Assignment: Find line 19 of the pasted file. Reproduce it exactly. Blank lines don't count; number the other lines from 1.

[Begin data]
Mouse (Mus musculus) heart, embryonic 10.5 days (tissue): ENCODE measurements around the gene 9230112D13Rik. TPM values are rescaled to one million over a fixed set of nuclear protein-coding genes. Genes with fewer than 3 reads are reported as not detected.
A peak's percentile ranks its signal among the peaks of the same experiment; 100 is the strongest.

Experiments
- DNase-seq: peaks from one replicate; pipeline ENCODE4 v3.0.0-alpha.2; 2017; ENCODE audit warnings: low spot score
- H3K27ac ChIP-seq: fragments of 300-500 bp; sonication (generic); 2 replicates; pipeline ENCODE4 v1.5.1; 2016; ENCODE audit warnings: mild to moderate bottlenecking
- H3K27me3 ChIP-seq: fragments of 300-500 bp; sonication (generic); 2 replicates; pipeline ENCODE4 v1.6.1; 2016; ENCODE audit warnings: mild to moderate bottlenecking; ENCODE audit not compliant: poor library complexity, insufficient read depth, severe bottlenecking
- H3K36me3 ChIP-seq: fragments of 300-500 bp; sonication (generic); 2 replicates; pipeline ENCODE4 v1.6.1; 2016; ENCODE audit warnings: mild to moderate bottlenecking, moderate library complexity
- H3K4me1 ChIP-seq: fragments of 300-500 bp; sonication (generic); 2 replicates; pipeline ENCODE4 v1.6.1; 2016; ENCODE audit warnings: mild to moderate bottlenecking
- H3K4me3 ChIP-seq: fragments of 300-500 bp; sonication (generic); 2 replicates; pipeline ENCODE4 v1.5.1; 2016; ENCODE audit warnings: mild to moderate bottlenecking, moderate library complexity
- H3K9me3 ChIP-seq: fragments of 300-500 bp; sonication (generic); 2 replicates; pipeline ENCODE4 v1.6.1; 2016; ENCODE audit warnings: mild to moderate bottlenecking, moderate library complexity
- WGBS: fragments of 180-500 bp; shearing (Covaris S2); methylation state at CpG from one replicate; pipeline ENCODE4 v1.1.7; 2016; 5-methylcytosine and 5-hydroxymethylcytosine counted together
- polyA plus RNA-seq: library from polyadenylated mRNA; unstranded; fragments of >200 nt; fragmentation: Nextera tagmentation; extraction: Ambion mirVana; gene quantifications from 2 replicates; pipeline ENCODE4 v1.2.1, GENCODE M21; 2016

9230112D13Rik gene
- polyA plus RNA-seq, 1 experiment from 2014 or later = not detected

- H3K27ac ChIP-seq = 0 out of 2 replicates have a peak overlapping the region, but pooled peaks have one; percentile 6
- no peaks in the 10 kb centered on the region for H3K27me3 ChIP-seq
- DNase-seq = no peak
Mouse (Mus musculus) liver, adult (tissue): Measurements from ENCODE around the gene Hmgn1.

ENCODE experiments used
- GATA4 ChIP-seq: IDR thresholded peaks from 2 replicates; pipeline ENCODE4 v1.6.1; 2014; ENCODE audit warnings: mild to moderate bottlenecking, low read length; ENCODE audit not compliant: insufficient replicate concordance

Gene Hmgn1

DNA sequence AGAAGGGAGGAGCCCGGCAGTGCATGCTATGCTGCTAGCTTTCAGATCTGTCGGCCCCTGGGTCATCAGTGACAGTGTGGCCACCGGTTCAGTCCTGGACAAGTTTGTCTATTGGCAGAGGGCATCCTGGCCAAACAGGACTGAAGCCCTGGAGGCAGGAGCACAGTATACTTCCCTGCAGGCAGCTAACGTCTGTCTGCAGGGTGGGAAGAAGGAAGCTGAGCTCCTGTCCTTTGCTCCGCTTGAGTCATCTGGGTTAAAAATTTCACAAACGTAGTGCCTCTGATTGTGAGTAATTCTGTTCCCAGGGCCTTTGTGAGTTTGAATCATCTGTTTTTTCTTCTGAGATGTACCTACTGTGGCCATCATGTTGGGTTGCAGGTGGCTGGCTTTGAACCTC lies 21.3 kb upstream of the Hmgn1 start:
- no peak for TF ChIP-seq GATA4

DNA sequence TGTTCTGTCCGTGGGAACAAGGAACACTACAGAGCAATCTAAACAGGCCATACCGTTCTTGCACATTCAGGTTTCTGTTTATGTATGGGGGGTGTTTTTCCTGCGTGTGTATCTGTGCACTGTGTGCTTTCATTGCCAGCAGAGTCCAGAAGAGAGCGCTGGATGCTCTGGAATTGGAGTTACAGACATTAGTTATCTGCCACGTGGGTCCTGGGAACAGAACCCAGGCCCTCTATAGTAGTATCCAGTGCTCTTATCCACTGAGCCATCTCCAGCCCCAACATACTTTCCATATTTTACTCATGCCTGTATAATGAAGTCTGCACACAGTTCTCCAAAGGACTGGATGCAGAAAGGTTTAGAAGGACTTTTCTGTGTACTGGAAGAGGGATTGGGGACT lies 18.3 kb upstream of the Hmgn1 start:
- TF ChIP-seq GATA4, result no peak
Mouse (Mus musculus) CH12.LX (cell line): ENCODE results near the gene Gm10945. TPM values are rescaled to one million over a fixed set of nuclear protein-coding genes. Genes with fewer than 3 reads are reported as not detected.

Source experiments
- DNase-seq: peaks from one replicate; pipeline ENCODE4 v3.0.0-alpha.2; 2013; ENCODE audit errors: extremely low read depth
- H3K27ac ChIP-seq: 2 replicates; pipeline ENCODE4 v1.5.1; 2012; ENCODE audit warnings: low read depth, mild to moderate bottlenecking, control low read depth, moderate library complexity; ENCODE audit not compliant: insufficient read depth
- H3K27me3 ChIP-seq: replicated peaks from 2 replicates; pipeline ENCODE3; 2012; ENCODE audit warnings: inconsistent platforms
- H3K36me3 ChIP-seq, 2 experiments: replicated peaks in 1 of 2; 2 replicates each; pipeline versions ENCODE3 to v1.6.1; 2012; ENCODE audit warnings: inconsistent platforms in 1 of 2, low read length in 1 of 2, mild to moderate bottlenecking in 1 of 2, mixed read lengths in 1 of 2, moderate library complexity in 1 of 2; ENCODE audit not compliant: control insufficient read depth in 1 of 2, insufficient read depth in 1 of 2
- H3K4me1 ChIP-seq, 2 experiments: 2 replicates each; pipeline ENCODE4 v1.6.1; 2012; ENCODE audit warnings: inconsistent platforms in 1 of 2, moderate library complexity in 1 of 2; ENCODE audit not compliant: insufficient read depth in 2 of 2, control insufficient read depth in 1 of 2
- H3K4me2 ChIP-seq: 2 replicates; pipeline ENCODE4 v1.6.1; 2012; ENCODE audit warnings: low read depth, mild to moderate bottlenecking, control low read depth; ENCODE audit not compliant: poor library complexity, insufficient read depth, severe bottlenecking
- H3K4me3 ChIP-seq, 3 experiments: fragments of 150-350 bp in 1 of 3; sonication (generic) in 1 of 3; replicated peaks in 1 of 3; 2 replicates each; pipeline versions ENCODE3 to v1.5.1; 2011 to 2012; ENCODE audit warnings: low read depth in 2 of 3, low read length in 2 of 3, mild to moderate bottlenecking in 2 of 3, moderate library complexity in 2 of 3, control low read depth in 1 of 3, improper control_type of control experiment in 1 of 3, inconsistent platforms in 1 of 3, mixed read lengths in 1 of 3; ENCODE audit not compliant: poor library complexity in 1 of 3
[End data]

ENCODE experiments used